Kite Pharma (NASDAQ: KITE) is expected to report top-line data from a pivotal-stage trial assessing its chimeric antigen receptor T cell (or CAR-T) therapy, KTE-C19, in aggressive non-Hodgkin lymphoma patients before year's end. That puts a possible regulatory filing in play by mid-2017. Industry experts have suggested that KTE-C19 could rake in peak sales of around $1.7 billion -- that is, if it continues to elicit unprecedented response levels in this hard-to-treat malignancy. That said, CAR-T therapies have run into some serious problems in terms of safety, and their scalability on a commercial level remains an open question.
The clinical-stage vaccine maker Novavax (NVAX -1.29%) is charging toward a pivotal data readout for its F-protein nanoparticle RSV vaccine candidate (RSV F vaccine) in older adults in the third quarter of 2016. As this vaccine candidate has been blessed with the coveted Fast Track designation from the FDA, Novavax is hoping to transform into a commercial operation by perhaps mid-2017 -- assuming the vaccine performs as expected in its ongoing late-stage trial. While analysts' estimates vary, the bottom line is that this first indication for the biotech's experimental RSV F vaccine has the potential to generate at least a billion in sales, if not much, much more.
Trevena (TRVN 0.94%), a clinical-stage biotech developing drugs targeting G-protein coupled receptors,(TRVN 0.94%)should report top-line phase 3 data for its APOLLO 1 and APOLLO 2 trials assessing the experimental compound oliceridine as a treatment for moderate to acute pain in the first quarter of 2017. Although quantitative estimates of the drug's peak sales potential are scarce at the moment, oliceridine would enter a market that's already valued in excess of $11 billion, and is still growing at a healthy clip. Perhaps the biggest issue is that oliceridine stands to grab a nice chunk of this major drug market as a viable alternative to morphine, depending on its forthcoming late-stage results.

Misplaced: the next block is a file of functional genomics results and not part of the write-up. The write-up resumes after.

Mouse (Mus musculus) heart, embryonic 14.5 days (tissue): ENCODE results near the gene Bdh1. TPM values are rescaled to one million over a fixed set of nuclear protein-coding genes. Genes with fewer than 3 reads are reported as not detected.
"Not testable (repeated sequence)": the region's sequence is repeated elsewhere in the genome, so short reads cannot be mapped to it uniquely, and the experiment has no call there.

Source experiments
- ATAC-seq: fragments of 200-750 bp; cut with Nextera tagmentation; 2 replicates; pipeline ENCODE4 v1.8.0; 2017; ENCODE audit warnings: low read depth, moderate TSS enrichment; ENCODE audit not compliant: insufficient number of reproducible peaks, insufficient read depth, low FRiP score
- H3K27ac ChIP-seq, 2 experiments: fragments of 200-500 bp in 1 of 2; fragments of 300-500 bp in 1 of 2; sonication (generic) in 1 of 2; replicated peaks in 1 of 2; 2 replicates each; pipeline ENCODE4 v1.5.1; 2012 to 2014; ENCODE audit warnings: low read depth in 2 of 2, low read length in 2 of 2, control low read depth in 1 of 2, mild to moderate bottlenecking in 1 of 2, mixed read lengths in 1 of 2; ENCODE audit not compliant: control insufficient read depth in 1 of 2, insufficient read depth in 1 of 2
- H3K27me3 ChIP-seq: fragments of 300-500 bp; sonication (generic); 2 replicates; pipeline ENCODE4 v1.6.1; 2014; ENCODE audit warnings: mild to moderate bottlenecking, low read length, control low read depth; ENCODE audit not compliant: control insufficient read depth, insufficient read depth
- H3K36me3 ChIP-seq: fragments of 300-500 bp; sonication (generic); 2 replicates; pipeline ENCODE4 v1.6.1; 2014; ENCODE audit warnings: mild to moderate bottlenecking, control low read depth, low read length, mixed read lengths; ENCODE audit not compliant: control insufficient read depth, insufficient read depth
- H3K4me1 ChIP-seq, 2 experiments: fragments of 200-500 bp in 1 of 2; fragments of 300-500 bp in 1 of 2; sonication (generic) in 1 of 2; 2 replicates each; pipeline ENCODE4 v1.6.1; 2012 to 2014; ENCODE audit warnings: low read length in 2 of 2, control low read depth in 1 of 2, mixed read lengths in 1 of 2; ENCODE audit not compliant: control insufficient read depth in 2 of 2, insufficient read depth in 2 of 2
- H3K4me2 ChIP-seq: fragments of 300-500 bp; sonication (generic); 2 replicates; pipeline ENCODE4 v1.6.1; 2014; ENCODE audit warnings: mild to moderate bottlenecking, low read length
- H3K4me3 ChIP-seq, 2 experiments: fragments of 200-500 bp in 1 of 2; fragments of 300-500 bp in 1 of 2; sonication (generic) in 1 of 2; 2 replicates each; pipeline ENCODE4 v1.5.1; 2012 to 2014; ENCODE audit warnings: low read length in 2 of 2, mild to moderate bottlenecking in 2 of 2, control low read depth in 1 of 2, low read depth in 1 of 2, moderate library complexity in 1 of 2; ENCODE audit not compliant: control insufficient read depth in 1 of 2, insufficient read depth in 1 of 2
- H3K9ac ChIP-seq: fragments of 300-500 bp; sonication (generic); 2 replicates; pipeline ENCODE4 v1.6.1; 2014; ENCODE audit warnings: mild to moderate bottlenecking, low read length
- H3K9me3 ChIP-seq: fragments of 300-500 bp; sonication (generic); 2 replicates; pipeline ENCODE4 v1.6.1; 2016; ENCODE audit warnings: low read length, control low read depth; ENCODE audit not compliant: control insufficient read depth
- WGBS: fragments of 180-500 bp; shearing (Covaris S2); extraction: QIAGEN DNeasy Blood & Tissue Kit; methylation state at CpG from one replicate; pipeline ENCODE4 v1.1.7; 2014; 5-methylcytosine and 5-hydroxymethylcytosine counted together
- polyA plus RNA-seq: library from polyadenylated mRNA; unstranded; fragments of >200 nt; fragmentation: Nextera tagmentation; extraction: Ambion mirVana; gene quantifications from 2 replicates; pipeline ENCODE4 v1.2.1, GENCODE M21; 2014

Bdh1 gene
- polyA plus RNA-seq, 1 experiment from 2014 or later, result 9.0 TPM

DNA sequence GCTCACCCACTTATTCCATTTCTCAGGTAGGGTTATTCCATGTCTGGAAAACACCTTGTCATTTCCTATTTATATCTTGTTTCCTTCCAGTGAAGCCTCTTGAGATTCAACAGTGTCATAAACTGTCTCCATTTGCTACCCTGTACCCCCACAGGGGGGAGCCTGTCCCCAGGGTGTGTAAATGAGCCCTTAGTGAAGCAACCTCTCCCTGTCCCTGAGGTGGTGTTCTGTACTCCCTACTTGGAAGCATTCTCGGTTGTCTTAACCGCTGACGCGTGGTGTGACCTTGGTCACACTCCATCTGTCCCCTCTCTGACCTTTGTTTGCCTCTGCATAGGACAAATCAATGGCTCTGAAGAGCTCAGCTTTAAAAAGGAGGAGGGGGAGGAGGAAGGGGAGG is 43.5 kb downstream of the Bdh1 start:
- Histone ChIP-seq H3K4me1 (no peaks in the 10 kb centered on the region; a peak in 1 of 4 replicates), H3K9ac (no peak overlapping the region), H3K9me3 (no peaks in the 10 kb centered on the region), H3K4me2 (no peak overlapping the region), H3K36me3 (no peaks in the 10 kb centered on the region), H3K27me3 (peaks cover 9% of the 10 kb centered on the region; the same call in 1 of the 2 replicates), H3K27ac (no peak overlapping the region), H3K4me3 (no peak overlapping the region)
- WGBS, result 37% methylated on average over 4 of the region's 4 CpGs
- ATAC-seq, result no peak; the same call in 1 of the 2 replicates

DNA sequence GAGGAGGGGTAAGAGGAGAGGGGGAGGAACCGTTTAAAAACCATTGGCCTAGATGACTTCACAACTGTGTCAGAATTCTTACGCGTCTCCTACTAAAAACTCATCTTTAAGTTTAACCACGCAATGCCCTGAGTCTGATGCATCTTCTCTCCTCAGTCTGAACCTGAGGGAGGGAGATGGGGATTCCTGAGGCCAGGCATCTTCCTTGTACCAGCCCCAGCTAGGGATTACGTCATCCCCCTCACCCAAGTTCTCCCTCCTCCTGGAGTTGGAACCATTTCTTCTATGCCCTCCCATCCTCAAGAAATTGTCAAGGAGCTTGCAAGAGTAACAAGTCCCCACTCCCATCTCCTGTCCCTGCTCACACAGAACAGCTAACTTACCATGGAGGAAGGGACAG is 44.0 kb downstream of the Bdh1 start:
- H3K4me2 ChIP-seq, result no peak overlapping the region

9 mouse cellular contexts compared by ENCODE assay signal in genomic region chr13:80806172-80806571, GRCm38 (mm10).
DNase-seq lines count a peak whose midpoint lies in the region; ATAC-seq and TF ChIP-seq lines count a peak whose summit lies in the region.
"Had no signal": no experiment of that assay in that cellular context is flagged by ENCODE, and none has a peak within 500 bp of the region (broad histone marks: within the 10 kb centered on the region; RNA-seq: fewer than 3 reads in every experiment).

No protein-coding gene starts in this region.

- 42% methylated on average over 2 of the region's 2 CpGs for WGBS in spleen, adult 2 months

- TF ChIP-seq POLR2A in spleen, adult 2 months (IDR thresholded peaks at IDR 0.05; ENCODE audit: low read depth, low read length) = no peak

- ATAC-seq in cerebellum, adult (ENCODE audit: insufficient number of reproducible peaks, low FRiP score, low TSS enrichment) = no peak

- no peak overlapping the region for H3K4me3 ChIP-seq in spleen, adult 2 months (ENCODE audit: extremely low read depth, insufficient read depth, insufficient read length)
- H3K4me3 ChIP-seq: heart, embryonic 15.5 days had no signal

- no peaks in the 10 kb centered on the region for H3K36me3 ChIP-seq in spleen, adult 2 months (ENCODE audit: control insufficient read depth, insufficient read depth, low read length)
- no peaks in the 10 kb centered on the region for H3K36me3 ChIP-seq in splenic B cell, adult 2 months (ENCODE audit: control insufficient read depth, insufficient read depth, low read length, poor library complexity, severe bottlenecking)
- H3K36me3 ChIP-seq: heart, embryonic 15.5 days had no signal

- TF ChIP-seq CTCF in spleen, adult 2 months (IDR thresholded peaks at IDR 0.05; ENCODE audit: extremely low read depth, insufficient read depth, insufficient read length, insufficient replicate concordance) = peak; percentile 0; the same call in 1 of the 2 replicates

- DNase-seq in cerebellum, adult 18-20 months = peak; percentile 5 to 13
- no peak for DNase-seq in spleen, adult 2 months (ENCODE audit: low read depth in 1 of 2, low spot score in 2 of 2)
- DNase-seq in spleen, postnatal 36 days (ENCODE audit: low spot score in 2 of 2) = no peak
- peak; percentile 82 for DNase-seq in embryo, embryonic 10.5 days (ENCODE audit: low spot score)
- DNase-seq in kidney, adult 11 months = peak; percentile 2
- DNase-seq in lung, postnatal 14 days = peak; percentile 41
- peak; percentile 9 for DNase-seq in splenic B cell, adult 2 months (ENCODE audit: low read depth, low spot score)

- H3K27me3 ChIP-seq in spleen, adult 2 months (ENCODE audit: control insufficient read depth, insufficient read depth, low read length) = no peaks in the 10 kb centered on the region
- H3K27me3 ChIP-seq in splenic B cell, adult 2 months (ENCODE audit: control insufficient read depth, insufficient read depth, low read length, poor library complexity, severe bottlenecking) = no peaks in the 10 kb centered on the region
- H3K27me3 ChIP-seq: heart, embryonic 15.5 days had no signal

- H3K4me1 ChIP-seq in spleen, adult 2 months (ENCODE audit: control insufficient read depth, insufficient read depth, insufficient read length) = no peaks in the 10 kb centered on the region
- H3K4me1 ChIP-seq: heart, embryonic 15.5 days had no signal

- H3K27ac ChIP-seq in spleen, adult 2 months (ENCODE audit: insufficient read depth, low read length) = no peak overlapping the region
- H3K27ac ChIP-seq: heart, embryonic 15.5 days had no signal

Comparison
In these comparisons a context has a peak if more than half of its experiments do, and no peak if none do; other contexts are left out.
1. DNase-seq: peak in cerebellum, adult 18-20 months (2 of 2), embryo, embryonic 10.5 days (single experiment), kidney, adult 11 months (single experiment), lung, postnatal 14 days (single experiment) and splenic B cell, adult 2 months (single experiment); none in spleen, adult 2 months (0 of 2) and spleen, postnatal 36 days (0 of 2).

Are any of these stocks screaming buys?
While seasoned biotech investors are fully aware that you should never count your genetically modified chicken eggs before they hatch, there are really good reasons to think that Alnylam, Novavax, and Trevena are compelling buys right now.
First off, Alynylam's patisiran has produced some extremely encouraging results in its phase 2 open-label extension (OLE) study in terms of its ability to drive positive changes in the neuropathy impairment score out to 24 months. These initial OLE data strongly suggest that patisiran can effectively slow neuropathy progression in patients with FAP, which bodes well for the drug's ongoing late-stage trial. Even so, the company's stock has gotten absolutely pounded this year (down nearly 28%) as part of the broader pullback among biotech stocks at large -- perhaps making this orphan drugmaker a great pick for risk-tolerant investors.
Novavax and Trevena, on the other hand, are working on game-changing products that arguably have no real peers on the horizon. Moreover, the phase 2 data for each company's lead product candidate suggests that they stand a better-than-average shot at hitting the mark in their respective pivotal trials. So, even though nothing can be taken for granted when it comes to clinical-stage biotechs, and negative readouts are a real possibility in both cases, the odds do appear to be skewed in their favor at this point.